Biochar Gardening – results 2011


by Hans-Peter Schmidt und Claudio Niggli

Over the last two years more than 200 hobby gardeners took part in a biochar trial coordinated by the Delinat Institute. Different sorts of vegetables were planted on two 10 m² garden plots, the one with compost only and the other with compost and biochar. The analysis of the results showed very interesting differences, once again underlining the importance of specifically applying biochar.

Please find the citable print version of this article here

In early 2010, the Delinat Institute launched a project in which hobby gardeners were asked to carry out tests with biochar in their gardens. Participants were each provided with 10 kg of biochar taken from the same batch made from green cuttings by the company Swiss Biochar. In addition the gardeners were given detailed instructions on how to apply the biochar as well as a standard questionnaire (in German) for recording their findings. By the end of 2011, 65 individual tests had already been evaluated, with the findings published in the Ithaka Journal (see here).

On the basis of the experience gained in the first year of tests the instructions and questionnaires were revised in early 2011 and a further 150 test packages sent out. A number of the previous year’s participants repeated the test, using the revised instructions and the same plot of land. By the end of 2011 the Delinat Institute had received 144 questionnaires from participants. The test findings were evaluated individually and then summarized in a meta-analysis. In the following we will be taking a first look at the results. A detailed analysis and full evaluation of the 2-year project will be published by summer 2012.

 

Methodology

All test plots had the same size. Part of each plot was treated with organically activated biochar, while the control area was treated only with the organic activation substrate.1 kg of biochar was prepared for each test square metre. The biochar was supposed to be activated before being applied through mixing it in a 1:1 ratio with compost or manure and being kept damp for two weeks. The control area was also covered with the same amount of compost or manure as had been mixed with the biochar. On both test areas the same amount of plants was sown. The harvest was weighed, with – wherever possible – the weight of the unused green biomass (for example the leaves of tomato plants) also being ascertained. Qualitative characteristics such as the taste of the harvested vegetables, their shelf-life and plant health were also to be assessed using a scale ranging from 1 to 10.

 

Results

The difference in the yields relates to the increase or decrease of yields in the biochar sample compared with the non-biochar sample. The overall analysis covering all tests shows that in 45% of cases yields from the biochar-treated plots were at least 10% better, in 31% of cases yields were at least 10% worse than non-treated plots and that in 24% of cases there was a difference of less than 10% between the two samples (see Fig. 1).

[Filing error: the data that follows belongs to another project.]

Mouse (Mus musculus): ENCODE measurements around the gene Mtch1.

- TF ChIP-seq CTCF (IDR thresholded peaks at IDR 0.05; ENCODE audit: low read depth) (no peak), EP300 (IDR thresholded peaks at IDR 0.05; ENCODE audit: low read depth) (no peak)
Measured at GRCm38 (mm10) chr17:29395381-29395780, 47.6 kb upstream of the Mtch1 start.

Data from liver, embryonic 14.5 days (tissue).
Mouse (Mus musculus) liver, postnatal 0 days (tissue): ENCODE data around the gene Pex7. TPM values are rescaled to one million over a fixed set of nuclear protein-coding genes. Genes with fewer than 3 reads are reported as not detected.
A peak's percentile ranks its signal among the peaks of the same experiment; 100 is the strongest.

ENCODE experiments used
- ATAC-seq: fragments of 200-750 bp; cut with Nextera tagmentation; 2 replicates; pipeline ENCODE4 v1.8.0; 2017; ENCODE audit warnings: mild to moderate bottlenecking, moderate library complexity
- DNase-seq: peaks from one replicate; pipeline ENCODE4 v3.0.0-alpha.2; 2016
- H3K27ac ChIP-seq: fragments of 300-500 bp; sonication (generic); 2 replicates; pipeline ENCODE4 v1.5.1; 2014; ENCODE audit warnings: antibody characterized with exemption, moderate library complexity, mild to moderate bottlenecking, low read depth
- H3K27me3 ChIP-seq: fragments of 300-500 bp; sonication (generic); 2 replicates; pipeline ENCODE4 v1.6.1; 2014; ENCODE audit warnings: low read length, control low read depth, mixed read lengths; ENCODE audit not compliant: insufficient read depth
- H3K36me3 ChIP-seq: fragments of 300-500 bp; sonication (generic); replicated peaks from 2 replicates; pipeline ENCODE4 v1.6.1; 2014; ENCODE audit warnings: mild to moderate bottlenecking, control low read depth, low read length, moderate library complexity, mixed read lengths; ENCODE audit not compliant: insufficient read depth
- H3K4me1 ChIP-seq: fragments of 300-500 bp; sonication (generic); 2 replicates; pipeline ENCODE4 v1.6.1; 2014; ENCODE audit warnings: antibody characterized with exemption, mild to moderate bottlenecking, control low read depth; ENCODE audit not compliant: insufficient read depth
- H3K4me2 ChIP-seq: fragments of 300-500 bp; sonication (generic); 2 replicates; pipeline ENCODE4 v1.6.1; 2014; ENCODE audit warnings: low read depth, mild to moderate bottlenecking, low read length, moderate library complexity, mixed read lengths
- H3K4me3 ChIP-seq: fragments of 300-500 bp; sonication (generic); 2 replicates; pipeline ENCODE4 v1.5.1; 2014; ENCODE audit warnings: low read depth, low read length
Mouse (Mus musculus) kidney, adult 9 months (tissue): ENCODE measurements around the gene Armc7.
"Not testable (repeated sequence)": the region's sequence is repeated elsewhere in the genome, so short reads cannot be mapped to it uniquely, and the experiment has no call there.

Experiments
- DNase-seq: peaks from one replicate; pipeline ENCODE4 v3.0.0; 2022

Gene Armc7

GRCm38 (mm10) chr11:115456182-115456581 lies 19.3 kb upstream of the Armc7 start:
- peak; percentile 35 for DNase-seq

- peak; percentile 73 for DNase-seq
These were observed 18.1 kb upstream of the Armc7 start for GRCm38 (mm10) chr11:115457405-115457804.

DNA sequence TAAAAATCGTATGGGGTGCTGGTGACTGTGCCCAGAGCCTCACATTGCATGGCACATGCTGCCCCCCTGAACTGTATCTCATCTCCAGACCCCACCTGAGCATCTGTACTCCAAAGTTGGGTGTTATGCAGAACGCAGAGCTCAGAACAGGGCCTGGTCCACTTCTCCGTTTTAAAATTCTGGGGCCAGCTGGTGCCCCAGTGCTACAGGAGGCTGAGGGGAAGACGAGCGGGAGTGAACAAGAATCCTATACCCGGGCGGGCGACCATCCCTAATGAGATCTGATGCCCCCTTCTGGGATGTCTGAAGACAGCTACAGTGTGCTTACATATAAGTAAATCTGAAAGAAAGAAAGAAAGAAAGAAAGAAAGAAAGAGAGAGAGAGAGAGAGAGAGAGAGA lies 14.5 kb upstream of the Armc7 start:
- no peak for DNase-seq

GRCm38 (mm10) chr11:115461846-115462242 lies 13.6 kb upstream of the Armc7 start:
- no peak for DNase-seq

Fig. 1: Overall findings of the 144 tests.

The evaluation of all 144 tests shows a wide range of results, even after removing the extremes. In some cases yields were more than twice as high, while similarly there were cases where there was a significant negative impact on yields (Fig. 2). This shows that biochar has a major influence on the interaction between plants and the soil. The better these interactions are understood, the more specifically biochar can be applied. The average for all tests showed a 7.5% improvement in yields (Fig. 2).

Fig. 2: Range of yield differences of all 144 tests. AV = Average

The comparison between the first and second test year shows no significant difference. What is however surprising is that the range of results in the second year was much wider than in the first year (Fig. 3). A detailed analysis is needed to ascertain the causes.

Fig. 3 Differences in yields by test year

The most important outcome of the whole test can be seen when looking at the results per plant family (Fig. 4). Only plant families where more than 10 test results were available were included in the analysis. Whereas brassicaceae (cabbage plants), cucurbitaceae (cucurbits) and apiaceae (umbelliferae) did particularly well, the opposite was true for solanaceae (nightshade plants). No trend in either direction was noticeable for legumes or asteraceae (lettuce)

Test vegetables by plant family

Brassicaceae: red cabbage, while cabbage, Brussel sprouts, mustard cabbage, Chinese cabbage, cauliflower, broccoli, kohlrabi, radishes

Solanaceae: tomatoes, potatoes, eggplants, peppers / chili, physalis

Leguminosae: beans, peas

Cucurbitaceae: cucumbers, melons, zucchinis

Umbelliferae (Apiaceae): fennel, parsnips, carrots, celery

Asteraceae: lettuce, salsify

Fig. 4 Increases in yields by plant family compared with the average of all 144 tests.

With regard to the qualitative assessments of taste, shelf-life and plant health, slightly positive tendencies were seen, though differences were all below 5% and not statistically significant.

 

Discussion and interpretation of the findings

You will find a general discussion on the effects of biochar, the test conditions and the expectations from the garden tests in the article “Hobby Gardeners’ Experiments on Biochar: Preliminary Evaluation – in German“. The following discussion deals mainly with the differences in the results in the different plant families. The 7.5% average increase in yields confirms the results of the previous largest meta-analysis carried out by Jeffery in 2011. In this Jeffery evaluated 782 published biochar tests, finding that on average yields were 10% better (Fig. 5).